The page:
I don't think it's the Car of Tomorrow. I think it's because we run them on the short tracks, and you'll see more of the short tracks than you would this weekend at Texas. That kind of got my attention more so than the foam did at Martinsville. I don't know if that's something that needs to be addressed or will be addressed or anybody else cares about it besides me.
Q. A little bit different from the Car of Tomorrow but for the longest time, you and your brother, Terry, raced together and everything. How strange has it been the last year or so, not having Terry there on a weekly basis?
BOBBY LABONTE: Well, I've always said that it's really not much different for me in a lots of ways because I do get to see them during the week, or I talk to them every week during the week where there's guys that see them at the races for X amount of years that would only see them at the races for X amount years. So when he had to show up, it's obviously a bigger deal, because where is Terry at. In my case, I'm not sure I'll see him this week but I'll see him next week. I didn't see him last week because he was gone but I talked to him three times.
Obviously, yeah, I miss that person to go hang out with to see if he and Kim could fix me dinner if my wife couldn't go. But I get to talk to him a lot because he calls me all the time and I call him all the time, so I get a part of it that not a lot of guys might get.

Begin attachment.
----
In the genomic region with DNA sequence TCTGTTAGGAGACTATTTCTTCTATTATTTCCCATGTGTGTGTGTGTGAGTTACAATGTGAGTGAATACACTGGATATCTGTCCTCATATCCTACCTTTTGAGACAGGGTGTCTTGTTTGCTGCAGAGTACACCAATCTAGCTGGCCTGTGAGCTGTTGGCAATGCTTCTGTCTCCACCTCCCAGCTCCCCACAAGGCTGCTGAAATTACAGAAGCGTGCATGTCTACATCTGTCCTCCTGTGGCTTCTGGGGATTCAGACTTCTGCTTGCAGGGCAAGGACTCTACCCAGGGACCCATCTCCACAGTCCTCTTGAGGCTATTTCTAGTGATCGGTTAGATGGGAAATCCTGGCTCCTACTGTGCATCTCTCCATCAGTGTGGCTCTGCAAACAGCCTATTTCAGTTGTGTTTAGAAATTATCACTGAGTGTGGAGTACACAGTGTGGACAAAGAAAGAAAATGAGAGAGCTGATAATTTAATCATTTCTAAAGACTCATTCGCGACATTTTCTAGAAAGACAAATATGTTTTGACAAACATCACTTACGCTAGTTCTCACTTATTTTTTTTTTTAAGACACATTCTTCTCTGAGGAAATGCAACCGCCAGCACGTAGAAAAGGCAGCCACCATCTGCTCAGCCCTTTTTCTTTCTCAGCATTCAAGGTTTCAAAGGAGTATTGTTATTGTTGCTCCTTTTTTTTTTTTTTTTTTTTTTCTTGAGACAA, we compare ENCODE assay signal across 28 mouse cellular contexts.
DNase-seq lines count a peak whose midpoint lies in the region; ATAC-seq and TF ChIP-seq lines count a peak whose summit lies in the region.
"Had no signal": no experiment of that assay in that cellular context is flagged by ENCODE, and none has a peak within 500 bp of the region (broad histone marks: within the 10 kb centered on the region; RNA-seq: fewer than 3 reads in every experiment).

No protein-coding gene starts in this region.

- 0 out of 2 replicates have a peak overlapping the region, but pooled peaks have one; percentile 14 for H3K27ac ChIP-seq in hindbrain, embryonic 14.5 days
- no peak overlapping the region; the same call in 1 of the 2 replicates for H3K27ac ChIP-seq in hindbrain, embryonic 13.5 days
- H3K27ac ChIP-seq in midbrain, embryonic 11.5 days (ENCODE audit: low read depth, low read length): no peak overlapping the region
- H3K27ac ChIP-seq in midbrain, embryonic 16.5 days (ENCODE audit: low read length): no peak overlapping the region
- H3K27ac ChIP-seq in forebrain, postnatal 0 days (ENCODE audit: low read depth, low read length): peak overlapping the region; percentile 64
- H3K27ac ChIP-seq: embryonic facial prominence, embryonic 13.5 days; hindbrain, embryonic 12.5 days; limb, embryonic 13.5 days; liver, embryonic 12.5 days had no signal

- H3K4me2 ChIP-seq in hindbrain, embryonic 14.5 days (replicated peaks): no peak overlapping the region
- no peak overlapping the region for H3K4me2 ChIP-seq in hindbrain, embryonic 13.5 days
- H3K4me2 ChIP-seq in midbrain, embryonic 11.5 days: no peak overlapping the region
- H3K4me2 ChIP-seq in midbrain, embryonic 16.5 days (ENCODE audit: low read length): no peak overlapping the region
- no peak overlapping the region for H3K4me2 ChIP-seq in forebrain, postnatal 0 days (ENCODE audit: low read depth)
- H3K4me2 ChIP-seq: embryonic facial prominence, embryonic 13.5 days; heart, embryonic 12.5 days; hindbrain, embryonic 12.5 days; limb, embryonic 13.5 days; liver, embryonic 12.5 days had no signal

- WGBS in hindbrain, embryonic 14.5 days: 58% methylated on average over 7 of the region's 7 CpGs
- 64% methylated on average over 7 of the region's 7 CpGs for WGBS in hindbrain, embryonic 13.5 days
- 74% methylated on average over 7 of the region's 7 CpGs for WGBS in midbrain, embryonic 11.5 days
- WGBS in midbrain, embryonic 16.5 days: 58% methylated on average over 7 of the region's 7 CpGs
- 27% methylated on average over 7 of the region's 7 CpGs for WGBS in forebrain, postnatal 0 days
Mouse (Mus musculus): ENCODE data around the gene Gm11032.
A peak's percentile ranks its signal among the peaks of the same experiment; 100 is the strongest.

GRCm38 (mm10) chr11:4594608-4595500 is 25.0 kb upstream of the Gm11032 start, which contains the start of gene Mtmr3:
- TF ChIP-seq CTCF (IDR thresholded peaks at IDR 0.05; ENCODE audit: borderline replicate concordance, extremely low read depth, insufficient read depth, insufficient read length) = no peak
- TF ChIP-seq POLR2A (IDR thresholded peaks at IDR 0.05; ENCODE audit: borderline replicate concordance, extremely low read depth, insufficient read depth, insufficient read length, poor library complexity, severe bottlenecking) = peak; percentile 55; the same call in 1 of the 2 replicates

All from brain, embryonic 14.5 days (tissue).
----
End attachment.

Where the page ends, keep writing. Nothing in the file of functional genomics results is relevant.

Q. You touched on this already, but one thing with running at Texas, would you tell me what it would personally mean to you to record a win there just like your brother did at Texas being kind of your home track even though a lot of your family has already moved?
BOBBY LABONTE: Well, it would be huge. I don't know that I could compare it. You know, the Brickyard -- I won at the Brickyard in Arlington and I guess when you look at it, like if I can win this race this weekend, it would have to rank more than any of them because just because of the situation; I haven't won in so long and stuff like that.
On a personal note, obviously to win at Texas would be a dream come true, and I know that Terry when he won there, that was huge. It's huge for him. I think any race nowadays is huge unless your guys that can go in five races, six races a year.
The next race you win is going to be big whether it's Texas or Pocono or Daytona or whatever. Texas, it does mean a lot because it's our home state, even though we're eight hours driving away from Corpus Christie to Dallas. We have got a lot of family and friends there. I think if we can do it, that would be a great place to do it at.
Q. Talk about your situation with the Car of Tomorrow. Does it put any more pressure or does it mean that you as a team with Petty Enterprises have to focus more to take advantage of every opportunity with the current car when you do go back to those races to sort of maybe try to off-set how much work you guys are trying to do and get caught up on the Car of Tomorrow?
BOBBY LABONTE: I don't know that it puts any more pressure on me. Hopefully it will be just more of a relief in a way because you kind of know what you're working with and you've been used to it for a little bit longer. Until we get used to the Car of Tomorrow, it's still different.
I believe that, you know, you have -- I guess we've got 14 races left in the Car of Tomorrow and there's going to be a lot of things that's going to change between now and the 14th or 16th race, say, for instance, because I think everybody is still trying to figure it out. It's been two good races. The finishes have been real close obviously. But, hey, that could have happened in the car of yesterday, too, so that's not really a telltale sign of it. We have to wait until we get to bigger tracks and see if anybody figures it out better than other guys.